STASIS prequel Cayne will “astound, disgust and amaze” with its isometric sci-fi horror-ness | PCGamesN

STASIS prequel Cayne will “astound, disgust and amaze” with its isometric sci-fi horror-ness

Cayne STASIS prequel

STASIS, last year’s isometric point-and-click horror-a-thon, was a game that slipped my radar when it released on Steam, even though it’d been in development for quite some time. But it was great. Developers The Brotherhood have announced they’re hard at work on a prequel chapter named Cayne.

I love horror games, do you? Here’s our best scary games on PC.

In a blog post on their official site, The Brotherhood talk of how much hard work went into STASIS and that, although receiving mostly positive feedback, they’ve took criticism on board with the aim of going one better. So as not to ride on its forerunner’s coat tails, though, Cayne will be built from the ground up and operations at the South African studio have been stepped up a notch.

“The Brotherhood is now running as a full time development studio,” reads the update posted by Christopher Bischoff. “We can officially call ourselves game developers with a straight face and an enormous sense of pride! We asked ourselves, ‘where to from here?’ as we’d already completed much of the graphic content for the Cayne chapter so that was the most logical thing to tackle.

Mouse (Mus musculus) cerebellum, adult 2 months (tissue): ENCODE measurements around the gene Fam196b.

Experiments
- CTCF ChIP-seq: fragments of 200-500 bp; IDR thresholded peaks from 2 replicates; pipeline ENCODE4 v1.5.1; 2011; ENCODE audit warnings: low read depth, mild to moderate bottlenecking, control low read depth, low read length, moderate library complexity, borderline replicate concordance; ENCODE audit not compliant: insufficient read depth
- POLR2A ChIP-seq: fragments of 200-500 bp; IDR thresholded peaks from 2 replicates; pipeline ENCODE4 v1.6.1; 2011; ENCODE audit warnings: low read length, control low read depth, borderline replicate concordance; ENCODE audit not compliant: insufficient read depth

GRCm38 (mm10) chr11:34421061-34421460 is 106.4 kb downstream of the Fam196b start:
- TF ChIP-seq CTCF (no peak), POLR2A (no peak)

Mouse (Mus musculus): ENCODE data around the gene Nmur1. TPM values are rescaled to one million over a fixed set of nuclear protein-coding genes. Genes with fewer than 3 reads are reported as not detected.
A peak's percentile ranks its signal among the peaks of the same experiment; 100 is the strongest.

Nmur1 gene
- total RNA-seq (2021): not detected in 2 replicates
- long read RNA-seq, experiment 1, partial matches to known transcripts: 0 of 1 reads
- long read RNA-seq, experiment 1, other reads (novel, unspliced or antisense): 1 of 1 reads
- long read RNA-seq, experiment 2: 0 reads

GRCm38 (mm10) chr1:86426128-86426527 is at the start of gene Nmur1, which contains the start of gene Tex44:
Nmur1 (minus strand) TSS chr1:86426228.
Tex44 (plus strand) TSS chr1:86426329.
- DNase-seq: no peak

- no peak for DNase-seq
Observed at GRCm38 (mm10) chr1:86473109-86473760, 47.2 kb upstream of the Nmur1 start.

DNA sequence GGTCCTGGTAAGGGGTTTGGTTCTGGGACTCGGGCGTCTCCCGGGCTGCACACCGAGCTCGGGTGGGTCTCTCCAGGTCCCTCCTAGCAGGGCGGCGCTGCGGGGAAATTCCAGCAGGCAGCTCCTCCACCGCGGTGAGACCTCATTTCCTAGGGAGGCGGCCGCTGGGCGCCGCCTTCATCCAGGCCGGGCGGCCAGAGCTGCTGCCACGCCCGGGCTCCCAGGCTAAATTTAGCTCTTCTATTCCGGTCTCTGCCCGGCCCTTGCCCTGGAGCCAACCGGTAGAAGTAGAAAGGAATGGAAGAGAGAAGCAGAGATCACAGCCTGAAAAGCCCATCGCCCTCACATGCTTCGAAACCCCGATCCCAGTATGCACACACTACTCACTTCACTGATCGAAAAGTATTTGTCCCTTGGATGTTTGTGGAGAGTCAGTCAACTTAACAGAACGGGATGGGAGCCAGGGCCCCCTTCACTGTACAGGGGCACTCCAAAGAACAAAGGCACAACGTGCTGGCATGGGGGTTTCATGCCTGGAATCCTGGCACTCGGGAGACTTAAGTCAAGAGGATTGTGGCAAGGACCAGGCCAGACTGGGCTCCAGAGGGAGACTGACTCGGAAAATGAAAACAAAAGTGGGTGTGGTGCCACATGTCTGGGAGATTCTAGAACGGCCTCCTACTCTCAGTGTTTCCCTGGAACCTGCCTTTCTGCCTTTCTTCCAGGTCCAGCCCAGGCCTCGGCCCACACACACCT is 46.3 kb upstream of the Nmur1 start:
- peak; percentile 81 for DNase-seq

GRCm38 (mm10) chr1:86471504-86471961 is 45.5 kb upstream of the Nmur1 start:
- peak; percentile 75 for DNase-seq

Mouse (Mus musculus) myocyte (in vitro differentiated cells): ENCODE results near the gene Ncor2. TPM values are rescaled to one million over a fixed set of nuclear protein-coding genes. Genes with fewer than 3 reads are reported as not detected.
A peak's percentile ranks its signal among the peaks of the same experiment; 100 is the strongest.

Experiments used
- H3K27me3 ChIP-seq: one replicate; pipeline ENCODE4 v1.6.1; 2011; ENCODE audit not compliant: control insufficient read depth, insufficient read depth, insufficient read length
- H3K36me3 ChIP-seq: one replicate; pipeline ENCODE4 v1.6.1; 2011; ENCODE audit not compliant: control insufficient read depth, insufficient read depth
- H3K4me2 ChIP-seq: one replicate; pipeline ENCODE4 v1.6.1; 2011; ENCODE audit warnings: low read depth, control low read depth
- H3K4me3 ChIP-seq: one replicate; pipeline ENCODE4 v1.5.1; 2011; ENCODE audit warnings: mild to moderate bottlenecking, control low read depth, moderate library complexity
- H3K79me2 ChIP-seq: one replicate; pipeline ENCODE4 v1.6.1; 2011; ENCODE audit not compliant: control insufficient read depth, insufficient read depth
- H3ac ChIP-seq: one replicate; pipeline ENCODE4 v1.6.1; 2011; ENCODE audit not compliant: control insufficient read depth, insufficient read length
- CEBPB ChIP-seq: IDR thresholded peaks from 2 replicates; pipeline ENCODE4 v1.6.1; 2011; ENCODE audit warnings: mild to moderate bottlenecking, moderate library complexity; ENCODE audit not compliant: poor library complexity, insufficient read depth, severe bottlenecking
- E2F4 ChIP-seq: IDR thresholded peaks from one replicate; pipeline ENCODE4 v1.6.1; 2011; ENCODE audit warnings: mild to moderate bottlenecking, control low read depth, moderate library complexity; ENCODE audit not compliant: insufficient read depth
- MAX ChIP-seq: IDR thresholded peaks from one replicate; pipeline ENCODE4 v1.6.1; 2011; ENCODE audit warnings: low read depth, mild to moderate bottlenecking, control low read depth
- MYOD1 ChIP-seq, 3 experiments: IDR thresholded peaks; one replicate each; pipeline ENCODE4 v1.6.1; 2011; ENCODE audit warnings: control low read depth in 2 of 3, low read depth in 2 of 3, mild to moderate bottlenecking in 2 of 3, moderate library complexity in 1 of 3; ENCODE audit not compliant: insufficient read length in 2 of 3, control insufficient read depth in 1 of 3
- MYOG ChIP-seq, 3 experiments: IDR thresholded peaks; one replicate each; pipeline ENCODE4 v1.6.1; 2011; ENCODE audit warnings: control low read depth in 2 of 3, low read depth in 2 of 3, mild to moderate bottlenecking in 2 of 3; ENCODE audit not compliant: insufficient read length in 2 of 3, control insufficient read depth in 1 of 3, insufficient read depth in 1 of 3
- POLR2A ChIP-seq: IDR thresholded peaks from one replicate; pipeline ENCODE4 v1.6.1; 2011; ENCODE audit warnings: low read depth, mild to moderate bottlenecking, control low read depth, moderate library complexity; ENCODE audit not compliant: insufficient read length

“While STASIS provided a foundation for our future projects, Cayne will most certainly be providing the brick and mortar. We’re going to use Cayne to test out new ideas, technologies, and a new workflow that has both Nic [Bischoff] and I working full time.

“Our future games will be created around this core, and what we have coming up is going to astound, disgust, and amaze you.”

STASIS is a great point-and-click game, it’s a great adventure game, it’s a great horror game, and it’s a great puzzle game. While point-and-click games have an onus to deliver engaging puzzle work - it’s part of their DNA, after all - even the classics are at times guilty of jarring set pieces. With Stasis each puzzle in turn makes sense while coherently linking one stage to the next. 

All told, this makes it all the more terrifying - there’s no reason to fall out with it, to spit the dummy and walk away. Each puzzle drives you further into the game’s horror, meaning you want, nay, need to keep going. That might sound like a backhanded compliment but it’s really not - it’s merely testament to Stasis’ masterful puzzlery. If Cayne manages to deliver the same sort of thing, well, I might need a new pair of drawers.

I’d recommend checking STASIS out in a (skipped) heartbeat, but if you need refamiliarising, here’s a gameplay trailer from last year: 

Subscribe to PCGamesN on YouTube

Sign in to Commentlogin to comment